In Fracking's Wake
New Rules are Needed to Protect Our Health and Environment from Contaminated Wastewater
This paper analyzes the problem of wastewater generated from the hydraulic fracturing process of producing natural gas, particularly with regard to production in the Marcellus Shale.* It shows that, while hydraulic fracturing (often called "hydrofracking" or "fracking") generates massive amounts of polluted wastewater that threaten the health of our drinking water supplies, rivers, streams, and groundwater, federal and state regulations have not kept up with the dramatic growth in the practice and must be significantly strengthened to reduce the risks of fracking throughout the Marcellus region and elsewhere.**
Hydrofracking and the production of natural gas from fracked wells yield byproducts that must be managed carefully to avoid significant harms to human health and the environment. These wastewater by-products are known as "flowback" (fracturing fluid injected into a gas well that returns to the surface when drilling pressure is released) and "produced water" (all wastewater emerging from the well after production begins, much of which is salty water contained within the shale formation).
photo: Julia Schmalz/Bloomberg
Both types of wastewater contain potentially harmful pollutants, including salts, organic hydrocarbons (sometimes referred to simply as oil and grease), inorganic and organic additives, and naturally occurring radioactive material (NORM). These pollutants can be dangerous if they are released into the environment or if people are exposed to them. They can be toxic to humans and aquatic life, radioactive, or corrosive. They can damage ecosystem health by depleting oxygen or causing algal blooms, or they can interact with disinfectants at drinking water plants to form cancer-causing chemicals.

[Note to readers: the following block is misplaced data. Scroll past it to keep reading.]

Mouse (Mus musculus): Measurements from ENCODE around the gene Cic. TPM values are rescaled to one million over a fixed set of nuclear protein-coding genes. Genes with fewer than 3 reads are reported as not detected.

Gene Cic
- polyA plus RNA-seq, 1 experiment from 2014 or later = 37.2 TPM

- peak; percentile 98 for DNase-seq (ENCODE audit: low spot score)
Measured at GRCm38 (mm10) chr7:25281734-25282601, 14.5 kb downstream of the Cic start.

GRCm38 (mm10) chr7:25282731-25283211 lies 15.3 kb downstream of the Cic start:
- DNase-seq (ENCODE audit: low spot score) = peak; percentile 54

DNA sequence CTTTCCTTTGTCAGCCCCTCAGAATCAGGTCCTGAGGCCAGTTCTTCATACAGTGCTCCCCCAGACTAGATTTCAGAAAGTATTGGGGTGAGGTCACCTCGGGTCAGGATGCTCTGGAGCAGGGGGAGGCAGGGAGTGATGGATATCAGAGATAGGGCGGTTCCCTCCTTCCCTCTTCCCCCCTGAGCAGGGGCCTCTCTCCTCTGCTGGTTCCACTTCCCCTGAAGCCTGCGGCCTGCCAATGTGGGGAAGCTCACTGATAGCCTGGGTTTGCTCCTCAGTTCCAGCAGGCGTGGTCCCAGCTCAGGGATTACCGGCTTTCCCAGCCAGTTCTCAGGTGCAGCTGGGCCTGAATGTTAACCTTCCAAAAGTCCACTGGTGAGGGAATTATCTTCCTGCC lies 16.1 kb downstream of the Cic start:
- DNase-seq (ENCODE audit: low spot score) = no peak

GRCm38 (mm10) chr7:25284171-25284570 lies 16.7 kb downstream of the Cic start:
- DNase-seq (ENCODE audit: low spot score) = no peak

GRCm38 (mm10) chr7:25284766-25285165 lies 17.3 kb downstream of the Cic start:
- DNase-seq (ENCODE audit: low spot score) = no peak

Because of these risks, shale gas wastewater must be carefully managed. The most common management options currently in use are recycling for additional hydraulic fracturing, treatment and discharge to surface waters, underground injection, storage in impoundments and tanks, and land application (road spreading). All of these options present some risk of harm to health or the environment, so they are regulated by the federal government and the states. But many of the current regulatory programs are not adequate to keep people and ecosystems safe. Consequently, this paper concludes with policy recommendations regarding how the regulation of shale gas wastewater management should be strengthened and improved.
Following the publication of this report, PADEP published revised files for 2011 Marcellus produced water volumes. Consequently, the data presented in this report do not match the data available on the PADEP website. There were minor changes to a number of data entries. The most significant change, however, was in the July to December 2011 data. There were very large changes to volumes sent to Reserved Environmental Services and Clean Streams, LLC. A total of 11,553,186 barrels sent to these two brine treatment plants that treat water for reuse was changed in the update to 275,077 barrels. This update likely represents a reporting error correction, as 11,553,186 is 42 times 275,077, suggesting gallons were initially reported incorrectly as barrels.
*This paper focuses primarily on hydraulic fracturing in the Marcellus Shale, although the issues raised herein are relevant anywhere fracking occurs. Thanks to the knowledge gained from years of experience with fracking in the Marcellus, highlighting that region can provide insight for other regions undergoing new or expanded fracking.
**Due to the breadth and depth of this topic, there are certain issues relating to the management of shale gas wastewater that we do not attempt to address in this paper, although they can present important environmental concerns in their own right. These include stormwater issues, accidental spills, waste generated before fracking fluid is injected, and impacts of wastewater management that are not water-related. Also not addressed in this paper are the impacts of water withdrawals for use in the hydraulic fracturing process or impacts from well drilling and development (including contamination of groundwater during hydraulic fracturing).
last revised 5/1/2012
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